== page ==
We designed similar ads (and ran similar multi-ad tests) on both platforms, and ended up with about a 0.012% CTR at Facebook, compared to about 0.900% at Google. In absolute terms, these are probably not great numbers; we’re pretty new at running online ads. But since the ads ran on both platforms were almost identical, the comparative performance is interesting.
Our initial expectation was that Facebook might outperform Google. Why? While both platforms allow you to target your ads, Facebook gives you the ability to very precisely target your audience. Want to only show ads to people between the ages of 25 and 40, who live in the US or scandinavia, and have expressed an interest in the coaching of nordic skiing? With Facebook, you can do it. We imagined that putting our ad in front of precisely our target audience would be optimal.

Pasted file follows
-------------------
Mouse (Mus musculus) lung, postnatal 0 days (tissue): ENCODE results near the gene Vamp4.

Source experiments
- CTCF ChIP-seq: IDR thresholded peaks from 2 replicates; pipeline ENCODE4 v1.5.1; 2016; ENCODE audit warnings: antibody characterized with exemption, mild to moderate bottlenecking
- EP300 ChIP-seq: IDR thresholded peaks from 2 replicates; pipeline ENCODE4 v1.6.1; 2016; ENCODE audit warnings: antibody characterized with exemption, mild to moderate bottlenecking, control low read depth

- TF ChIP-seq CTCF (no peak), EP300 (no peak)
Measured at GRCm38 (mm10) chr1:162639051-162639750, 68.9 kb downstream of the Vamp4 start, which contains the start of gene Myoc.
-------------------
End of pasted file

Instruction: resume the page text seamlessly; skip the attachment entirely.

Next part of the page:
So why did Google outperform Facebook? We can only speculate, but our guess is the following: It’s more valuable to target what somebody is doing, rather than who they are. When a Facebook user sees our ads, it’s unlikely they’re looking for something; rather, they’re more likely to be socializing. When someone on Google sees our ad, however, it’s while they’re searching for something, and probably something relevant to our product (since our ads are targeted to specific search terms).
Of course, this is far from scientifically conclusive. A portion of our Google ads appeared on networked sites, and perhaps Facebook ads shouldn’t be designed like Google ads. But in hindsight, the logic make sense, and the comparative data was very interesting.